Growth rate on agar plate

    Measured by total protein assay

In the measurement of the growth on plates, the total protein within the agar, which is an index of the E.coli population, was measured by (Bradford method) for a time range of 12 hours with an interval of one hour.
We want to find out how the cell mass develops on the agar plate over the time. Unlike the LB batch culture, which can be measured by OD600 directly, to know the cell density on soft agar plate requires special measurements. One is total protein and the other is the optical measurement. Since it is difficult to harvest sample of a chosen mass/volume, we harvest the whole agar from the 35mm petri-dish, which is of the exact volume of 1 ml.
Since the cells are mixed evenly in the agar, it doesn’t resemble the situation on plate for pattern formation. However, the similarity of the trend of the curves from the optical methods and this total protein method reassures the validity of the optical methods in the determination of cell population on plate. What’s more, it provides information about the growth curve of specific strains/conditions, which is important in the modeling.

Fig.14 Growth curve of iHKU102 on soft agar plate (total protein).

The total protein at different time points was measured, which were converted to OD600 values (Fig.14), according to a formula generated before (data not shown). The first time point is before the cells were added to the agar, and put on ice. However the reading is 0.8944, rather than zero, which may be due to the protein in the LB agar. Therefore it is needed to subtract the blank from the following readings when estimating the cell population on the agar. Generally the curve increases over time, with one outliner of the third one, which also appears in the brightness result. The total protein level reaches the maximal at 10 h, with a value about twice as much as the initial protein level, and then begins to drop.

    Measured by brightness

Another method to measure cell growth on plate is by analysis of the brightness. This method can measure the cell density at any specific location of the plate without the need to harvest sample. However there is a drawback for this method -- variance may be due to the uneven distribution of the light reflected from the plate.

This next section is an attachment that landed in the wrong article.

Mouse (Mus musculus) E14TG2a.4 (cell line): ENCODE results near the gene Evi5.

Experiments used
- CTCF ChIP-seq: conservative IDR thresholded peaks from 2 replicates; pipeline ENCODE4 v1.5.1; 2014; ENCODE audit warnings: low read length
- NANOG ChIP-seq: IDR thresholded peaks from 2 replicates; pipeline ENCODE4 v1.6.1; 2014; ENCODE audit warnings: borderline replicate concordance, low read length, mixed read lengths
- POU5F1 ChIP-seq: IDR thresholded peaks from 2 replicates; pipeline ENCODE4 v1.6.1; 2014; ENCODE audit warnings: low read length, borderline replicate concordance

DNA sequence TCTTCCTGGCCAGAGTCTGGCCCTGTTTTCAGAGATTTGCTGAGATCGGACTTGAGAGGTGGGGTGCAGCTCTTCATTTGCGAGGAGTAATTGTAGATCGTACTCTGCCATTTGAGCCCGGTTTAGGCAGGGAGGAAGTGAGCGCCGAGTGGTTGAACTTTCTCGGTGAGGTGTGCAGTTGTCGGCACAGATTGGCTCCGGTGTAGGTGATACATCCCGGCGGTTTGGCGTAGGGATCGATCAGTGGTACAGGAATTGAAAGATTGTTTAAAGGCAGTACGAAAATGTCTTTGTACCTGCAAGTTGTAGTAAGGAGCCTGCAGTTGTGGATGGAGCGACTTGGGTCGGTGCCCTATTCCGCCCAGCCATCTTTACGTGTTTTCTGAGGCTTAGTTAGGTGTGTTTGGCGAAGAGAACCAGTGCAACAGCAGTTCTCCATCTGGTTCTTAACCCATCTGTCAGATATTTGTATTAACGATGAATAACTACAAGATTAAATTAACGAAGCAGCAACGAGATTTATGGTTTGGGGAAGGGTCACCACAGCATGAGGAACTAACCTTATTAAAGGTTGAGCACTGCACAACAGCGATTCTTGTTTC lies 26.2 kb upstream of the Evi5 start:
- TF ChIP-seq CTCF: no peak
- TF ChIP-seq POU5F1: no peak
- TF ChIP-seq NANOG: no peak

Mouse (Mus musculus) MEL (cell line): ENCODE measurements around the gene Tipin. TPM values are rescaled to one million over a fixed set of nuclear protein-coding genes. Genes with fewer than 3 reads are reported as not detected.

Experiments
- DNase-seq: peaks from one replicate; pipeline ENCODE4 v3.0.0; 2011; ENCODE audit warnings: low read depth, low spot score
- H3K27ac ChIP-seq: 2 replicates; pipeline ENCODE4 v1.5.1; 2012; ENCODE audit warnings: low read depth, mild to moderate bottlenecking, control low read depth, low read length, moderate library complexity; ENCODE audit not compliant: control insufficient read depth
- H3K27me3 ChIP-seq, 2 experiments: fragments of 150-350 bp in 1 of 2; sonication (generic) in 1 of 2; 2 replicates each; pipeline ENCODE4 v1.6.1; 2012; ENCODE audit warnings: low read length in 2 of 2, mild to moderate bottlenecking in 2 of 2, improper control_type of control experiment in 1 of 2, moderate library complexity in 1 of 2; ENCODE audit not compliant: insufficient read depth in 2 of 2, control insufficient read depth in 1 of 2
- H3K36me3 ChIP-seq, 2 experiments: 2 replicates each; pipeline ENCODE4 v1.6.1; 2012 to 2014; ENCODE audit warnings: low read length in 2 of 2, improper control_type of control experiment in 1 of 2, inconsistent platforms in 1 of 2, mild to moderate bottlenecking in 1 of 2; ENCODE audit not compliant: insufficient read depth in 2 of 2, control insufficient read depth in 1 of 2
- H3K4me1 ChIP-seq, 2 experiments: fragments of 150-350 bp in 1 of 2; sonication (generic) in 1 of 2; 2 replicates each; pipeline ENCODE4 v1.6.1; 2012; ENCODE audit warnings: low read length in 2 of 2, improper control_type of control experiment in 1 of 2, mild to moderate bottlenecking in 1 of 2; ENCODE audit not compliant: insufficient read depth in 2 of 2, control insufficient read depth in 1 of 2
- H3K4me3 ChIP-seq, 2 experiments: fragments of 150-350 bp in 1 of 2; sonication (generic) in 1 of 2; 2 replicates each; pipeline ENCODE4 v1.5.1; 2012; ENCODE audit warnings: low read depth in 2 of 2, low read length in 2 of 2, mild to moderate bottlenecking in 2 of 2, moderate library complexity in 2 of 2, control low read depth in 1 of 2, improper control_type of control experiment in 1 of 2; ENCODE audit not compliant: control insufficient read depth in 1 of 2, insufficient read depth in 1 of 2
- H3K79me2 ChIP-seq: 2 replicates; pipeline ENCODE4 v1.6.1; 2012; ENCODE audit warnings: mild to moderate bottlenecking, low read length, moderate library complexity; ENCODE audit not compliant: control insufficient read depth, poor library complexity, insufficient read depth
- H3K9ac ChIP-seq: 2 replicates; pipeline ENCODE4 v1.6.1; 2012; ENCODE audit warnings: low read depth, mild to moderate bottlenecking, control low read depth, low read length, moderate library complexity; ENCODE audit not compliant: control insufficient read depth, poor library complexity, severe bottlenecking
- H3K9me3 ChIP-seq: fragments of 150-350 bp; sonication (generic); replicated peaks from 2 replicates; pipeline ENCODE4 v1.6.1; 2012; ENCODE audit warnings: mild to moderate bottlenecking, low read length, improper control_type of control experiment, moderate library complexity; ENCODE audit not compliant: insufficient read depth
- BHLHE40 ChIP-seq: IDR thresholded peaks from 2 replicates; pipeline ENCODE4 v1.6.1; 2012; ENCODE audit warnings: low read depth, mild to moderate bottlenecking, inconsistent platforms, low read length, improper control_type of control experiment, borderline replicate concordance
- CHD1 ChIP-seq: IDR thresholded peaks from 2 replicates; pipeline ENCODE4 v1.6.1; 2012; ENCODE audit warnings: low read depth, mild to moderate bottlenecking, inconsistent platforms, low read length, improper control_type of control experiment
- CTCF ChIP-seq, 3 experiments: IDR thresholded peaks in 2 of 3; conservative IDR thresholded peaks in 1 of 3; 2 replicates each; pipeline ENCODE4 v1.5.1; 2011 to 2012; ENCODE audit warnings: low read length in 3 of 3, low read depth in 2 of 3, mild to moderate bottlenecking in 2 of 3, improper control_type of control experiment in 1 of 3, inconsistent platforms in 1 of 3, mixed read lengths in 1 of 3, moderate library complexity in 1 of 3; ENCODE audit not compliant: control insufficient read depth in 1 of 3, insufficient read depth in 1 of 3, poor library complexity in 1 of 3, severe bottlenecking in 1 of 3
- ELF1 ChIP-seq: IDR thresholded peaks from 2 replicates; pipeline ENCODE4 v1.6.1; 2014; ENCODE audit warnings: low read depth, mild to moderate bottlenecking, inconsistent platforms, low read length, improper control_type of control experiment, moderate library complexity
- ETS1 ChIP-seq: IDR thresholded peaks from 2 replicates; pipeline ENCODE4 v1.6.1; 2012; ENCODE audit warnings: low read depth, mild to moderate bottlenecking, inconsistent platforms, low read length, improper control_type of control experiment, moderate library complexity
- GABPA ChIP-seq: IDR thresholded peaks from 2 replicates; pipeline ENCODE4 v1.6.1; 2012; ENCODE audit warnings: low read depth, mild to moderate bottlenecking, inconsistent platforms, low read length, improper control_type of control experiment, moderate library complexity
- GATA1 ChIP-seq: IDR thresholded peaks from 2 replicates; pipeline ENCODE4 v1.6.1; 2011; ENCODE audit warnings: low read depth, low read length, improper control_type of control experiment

To investigate the relation between brightness and cell density, we captured the images of plates with given ?cell density by using our novel device (movie taker). By calculating the brightness of each plate, we created a graph with OD600 as X-axis and brightness intensity as Y-axis, and obtained a formula of the trend line: y = 24.229ln(x) + 48.962 (Fig.15). Thus we can convert the brightness intensity value into the OD600 value.

Fig.15 Relation between brightness intensity and OD value.

A, photograph of plates containing inceasing cell density; B, trend line and formula indicating the relation between brightness intensity reflected from plates in panel A and OD600 value.

We attempted to test if these two methods were comparable or not. So the optical analysis was conducted simultaneously with the total protein analysis at each time point. For each time point, we took a picture of the plate, and then analyzed the brightness at each pixel and added up for the total light intensity of the whole plate. Finally the brightness intensity was converted into an OD600 value and a growth curve was generated (Fig.16).

Fig.16 Growth curve of iHKU102 on soft agar plate (brightness).

We next sought to measure the growth rate of iHKU102 on ring-like pattern plate. Since the total protein method is difficult to conduct in this case, we measure the brightness intensity of different region on ring-like pattern plate. In figure 17B, the brightness intensity of inner area increased in the first 15 h and then stayed at the peak in following hours. The outer area appeared at 9 h and increased gradually over time (Fig. 17C).

Fig.17 Growth curve of iHKU102 on ring-like pattern plate.
A, photograph of the ring-like pattern, the inner and outer area are indicated; B, growth curve of cells within the inner area; C, the outer area; D, both areas.

    Front propagation speed on agar plate

By using automatic brightness measurement, Front propagation speed of iHKU102 was measured in the first 15 h. The Front propagation speed can be well deducted by measuring the diameters of the inner and outer area edge. The Front propagation speed of iHKU102 on 0.45% agar plate was 1.33 mm/h (Fig.18A). We next measured the Front propagation speed of iHKU102 cells in agar with lower concentration (Effects of agar hardness), and found that the Front propagation speed in 0.45 % agar (Difco) plate is 1.33 mm/h. It is much lower than that of 0.35 % agar (Difco) plate (1.53 mm/h), in which no clear ring was observed (Fig.18B; Fig.11). This data supports our hypothesis that Front propagation speed significantly affects the development of ring-like pattern.

Fig.18 Migration rate of iHKU102 on ring-like pattern plate

    Levels of LacZ and corresponding growth curves.